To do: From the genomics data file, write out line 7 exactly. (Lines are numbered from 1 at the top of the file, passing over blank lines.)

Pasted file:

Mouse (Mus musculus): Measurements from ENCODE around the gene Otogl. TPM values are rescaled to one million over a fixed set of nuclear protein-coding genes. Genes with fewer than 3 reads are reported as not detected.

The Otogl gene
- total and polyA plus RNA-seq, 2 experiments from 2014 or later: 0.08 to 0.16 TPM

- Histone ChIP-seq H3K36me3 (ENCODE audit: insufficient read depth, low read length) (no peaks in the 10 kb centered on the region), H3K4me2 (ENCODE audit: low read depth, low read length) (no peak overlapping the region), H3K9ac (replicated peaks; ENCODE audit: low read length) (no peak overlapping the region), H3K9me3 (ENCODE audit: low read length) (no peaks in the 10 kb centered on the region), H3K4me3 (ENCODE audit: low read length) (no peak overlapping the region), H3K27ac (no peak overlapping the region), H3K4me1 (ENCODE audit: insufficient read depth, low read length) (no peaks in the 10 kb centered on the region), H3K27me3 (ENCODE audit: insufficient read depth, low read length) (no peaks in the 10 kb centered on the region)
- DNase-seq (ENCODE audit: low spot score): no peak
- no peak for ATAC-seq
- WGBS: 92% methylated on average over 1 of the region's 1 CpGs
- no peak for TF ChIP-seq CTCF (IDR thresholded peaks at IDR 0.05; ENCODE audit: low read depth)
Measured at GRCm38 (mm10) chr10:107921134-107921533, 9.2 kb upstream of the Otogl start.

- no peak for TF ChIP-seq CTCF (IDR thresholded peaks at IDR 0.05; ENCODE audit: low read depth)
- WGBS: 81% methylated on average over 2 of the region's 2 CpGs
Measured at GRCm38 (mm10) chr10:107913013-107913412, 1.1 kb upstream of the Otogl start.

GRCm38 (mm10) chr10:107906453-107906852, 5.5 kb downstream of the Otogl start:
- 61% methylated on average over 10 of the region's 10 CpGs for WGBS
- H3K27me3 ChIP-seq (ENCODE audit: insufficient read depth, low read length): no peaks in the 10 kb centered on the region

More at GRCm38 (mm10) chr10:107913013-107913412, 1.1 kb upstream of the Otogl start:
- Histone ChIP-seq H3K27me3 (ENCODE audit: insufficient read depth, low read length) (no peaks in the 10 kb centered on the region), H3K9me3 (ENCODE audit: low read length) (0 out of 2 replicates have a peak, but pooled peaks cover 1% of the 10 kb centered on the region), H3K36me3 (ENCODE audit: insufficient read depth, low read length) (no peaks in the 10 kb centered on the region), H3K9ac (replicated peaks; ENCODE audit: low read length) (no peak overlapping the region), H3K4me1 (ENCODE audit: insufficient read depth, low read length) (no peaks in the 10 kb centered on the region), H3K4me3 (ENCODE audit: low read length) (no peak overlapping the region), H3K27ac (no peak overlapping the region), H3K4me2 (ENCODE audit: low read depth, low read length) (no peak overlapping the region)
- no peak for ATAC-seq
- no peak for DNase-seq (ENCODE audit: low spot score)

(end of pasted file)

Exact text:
- WGBS: 92% methylated on average over 1 of the region's 1 CpGs